While many students are anxiously awaiting their acceptance letters from the UW, they may face an even tougher application process later, when it comes time to declare a major.
On Friday, the Faculty Council on Academic Standards (FCAS) met in Gerberding Hall and discussed the desire of many departments to shift their majors from open to competitive status.
The math department put in one such submission, requesting competitive status, which was ultimately approved by both the Subcommittee on Admissions and Programs (SCAP) and the FCAS itself.
According to Sarah Stroup, chair of the SCAP, there is concern about how the math department will successfully phase in this change. Stroup said the math department wants to implement the competitive major, and over the next two years will work to achieve an ultimate cap of 600 students.
“I think they had a good plan in terms of phase-in so that it’s not ‘next year, no one gets into math,’” Stroup said.
According to Hailey Badger, the ASUW’s Director of University Affairs and the student government representative on the FCAS, math will officially become a competitive major after the 2015 summer quarter.
The math department is not the only group eyeing competitive majors. According to David Pengra, another member of the FCAS, “physics is almost certainly going to apply to become a competitive major some time in the future.”
The driving factor in the physics department’s impending decision is a lack of physical space, he said, meaning the department cannot accommodate the number of interested students.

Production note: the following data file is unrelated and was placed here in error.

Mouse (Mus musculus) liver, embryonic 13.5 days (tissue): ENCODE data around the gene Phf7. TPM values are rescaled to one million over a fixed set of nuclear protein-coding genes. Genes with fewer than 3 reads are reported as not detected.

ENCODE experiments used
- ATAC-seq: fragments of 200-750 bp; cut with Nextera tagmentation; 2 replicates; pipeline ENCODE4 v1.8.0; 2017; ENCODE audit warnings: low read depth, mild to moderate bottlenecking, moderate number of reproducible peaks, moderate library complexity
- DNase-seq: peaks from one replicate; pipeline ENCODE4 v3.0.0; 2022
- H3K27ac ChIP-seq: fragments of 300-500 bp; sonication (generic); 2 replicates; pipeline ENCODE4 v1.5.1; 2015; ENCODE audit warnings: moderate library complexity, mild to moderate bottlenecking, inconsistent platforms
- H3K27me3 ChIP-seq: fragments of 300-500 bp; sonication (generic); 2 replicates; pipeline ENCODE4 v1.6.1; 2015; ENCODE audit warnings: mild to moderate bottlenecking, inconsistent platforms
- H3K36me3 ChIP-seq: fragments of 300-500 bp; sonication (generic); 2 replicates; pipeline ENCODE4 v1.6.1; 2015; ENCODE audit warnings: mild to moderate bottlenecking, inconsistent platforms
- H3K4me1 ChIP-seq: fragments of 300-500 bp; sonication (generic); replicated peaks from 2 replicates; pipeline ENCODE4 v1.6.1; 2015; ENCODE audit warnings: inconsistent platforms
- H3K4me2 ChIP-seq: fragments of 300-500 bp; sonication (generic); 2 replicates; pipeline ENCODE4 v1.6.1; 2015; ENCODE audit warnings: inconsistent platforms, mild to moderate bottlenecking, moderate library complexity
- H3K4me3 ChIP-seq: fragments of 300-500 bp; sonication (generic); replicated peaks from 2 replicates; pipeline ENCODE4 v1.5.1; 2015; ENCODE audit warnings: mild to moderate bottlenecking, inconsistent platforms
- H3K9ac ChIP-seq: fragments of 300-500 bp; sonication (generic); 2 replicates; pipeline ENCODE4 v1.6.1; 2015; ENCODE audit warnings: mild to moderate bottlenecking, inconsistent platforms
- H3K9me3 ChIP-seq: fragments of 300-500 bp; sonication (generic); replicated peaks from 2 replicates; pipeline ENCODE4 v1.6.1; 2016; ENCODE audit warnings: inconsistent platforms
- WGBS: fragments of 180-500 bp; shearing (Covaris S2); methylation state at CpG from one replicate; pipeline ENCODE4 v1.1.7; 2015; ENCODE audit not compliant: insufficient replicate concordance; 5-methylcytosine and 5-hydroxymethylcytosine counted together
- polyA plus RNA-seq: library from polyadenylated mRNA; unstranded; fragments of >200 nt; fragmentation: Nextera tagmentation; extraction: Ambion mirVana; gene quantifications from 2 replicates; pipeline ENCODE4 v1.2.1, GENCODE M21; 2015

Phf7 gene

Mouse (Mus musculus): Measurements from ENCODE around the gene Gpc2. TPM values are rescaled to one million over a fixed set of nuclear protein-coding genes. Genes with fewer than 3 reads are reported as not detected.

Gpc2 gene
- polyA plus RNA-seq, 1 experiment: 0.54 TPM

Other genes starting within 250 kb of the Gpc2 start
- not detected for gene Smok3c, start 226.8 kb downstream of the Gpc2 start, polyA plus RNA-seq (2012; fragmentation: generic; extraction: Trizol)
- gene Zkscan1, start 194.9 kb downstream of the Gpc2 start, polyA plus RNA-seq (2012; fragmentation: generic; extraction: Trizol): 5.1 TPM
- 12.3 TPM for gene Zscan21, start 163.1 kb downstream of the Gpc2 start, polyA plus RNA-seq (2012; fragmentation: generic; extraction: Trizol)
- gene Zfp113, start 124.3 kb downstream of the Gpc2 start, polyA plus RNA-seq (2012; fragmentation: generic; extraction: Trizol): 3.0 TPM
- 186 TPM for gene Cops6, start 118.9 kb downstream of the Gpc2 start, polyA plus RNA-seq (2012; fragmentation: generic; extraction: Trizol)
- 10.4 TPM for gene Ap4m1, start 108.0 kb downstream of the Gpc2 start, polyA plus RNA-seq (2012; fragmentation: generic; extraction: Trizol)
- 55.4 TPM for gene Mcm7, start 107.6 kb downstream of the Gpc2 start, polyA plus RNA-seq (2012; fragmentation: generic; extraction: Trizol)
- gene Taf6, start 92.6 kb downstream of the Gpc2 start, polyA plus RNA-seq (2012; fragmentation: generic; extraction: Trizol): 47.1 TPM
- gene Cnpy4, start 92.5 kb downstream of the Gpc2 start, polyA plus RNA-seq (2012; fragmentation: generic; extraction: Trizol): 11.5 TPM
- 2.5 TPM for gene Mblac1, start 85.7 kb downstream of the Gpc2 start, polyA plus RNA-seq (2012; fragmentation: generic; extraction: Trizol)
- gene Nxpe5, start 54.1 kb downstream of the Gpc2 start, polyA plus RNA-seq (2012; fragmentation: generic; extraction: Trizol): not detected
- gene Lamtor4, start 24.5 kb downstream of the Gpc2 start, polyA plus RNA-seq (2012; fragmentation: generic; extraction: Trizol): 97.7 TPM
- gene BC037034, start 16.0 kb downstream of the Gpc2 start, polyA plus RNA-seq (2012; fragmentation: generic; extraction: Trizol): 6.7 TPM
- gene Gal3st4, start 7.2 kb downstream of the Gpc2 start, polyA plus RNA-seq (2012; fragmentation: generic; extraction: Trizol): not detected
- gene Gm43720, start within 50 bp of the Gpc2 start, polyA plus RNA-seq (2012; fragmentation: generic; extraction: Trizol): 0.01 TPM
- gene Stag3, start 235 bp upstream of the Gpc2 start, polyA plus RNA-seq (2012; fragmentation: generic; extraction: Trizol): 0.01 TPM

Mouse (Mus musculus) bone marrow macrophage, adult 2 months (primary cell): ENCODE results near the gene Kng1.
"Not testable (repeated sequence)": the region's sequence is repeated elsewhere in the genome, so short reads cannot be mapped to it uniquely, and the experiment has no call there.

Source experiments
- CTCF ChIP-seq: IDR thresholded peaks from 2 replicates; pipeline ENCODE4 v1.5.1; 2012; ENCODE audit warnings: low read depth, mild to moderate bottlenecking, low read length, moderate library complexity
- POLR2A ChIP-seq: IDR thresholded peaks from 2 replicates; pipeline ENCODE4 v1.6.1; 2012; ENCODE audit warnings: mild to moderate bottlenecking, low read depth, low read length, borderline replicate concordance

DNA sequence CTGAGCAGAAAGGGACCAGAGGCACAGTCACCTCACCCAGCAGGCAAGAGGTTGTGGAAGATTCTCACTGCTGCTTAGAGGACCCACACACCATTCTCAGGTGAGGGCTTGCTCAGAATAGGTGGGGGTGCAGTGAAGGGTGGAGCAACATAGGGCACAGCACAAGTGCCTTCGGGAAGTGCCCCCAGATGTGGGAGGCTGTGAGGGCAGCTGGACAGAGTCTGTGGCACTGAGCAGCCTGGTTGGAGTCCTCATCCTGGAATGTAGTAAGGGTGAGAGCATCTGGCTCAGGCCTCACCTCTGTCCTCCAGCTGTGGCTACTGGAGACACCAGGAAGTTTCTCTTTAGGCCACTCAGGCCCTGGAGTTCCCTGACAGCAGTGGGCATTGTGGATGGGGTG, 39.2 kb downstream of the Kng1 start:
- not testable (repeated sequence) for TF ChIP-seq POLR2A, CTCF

The Comparative History of Ideas (CHID) program also asked to become competitive, but the motion was turned down by the FCAS, on the grounds the program was asking for a cap on registration that is greater than the current number of applicants the department actually has.
“The committee acknowledges that when we agree to the competitive major, we’re turning it over to the department to choose how many they want to get,” said Don Janssen, a faculty representative on the FCAS.
Despite all of these desires, multiple councilmembers expressed their concern that there will come a day when too many majors are competitive and students won’t be able to get into any program.
“We can speak for engineering as an example, where we know for a fact that a significant proportion of students that are not able to get into the majors are academically capable,” said Dan Ratner, who serves on the FCAS. It may get “to the point where you could win the lottery and be just as capable of being admitted.”
Some UW students are wondering what these changes will mean for them. Kimberly Ha, a sophomore majoring in mathematics, said she understands why majors become competitive, whether it be limited funding, class sizes, or a lack of professors and graduate students to teach.
“But I don’t quite see yet how it can be beneficial to students,” Ha said, “because it’s the students who are the ones paying tuition, paying to get all the knowledge and info to get into the majors.”
One fact worrying students is how the amount of prerequisites it takes to get into a major alone can take a considerable amount of time.
Erin Morgan,a sophomore currently trying to get into biology, is worried about what she will do if she doesn’t get into the major after having spent so much time working toward it.
“I know that I’ve heard, from high school seniors, that it’s a bit of a turn-off from the school,” Morgan said. “Not only do they have to get into the U, they then have to get in to their major. You could end up wasting two years by not getting in.”
If a student has any comments on proposed changes covered by FCAS,they can send their concerns and ideas to Badger at email@example.com or make comments online at http://www.washington.edu/students/reg/tricampus.html.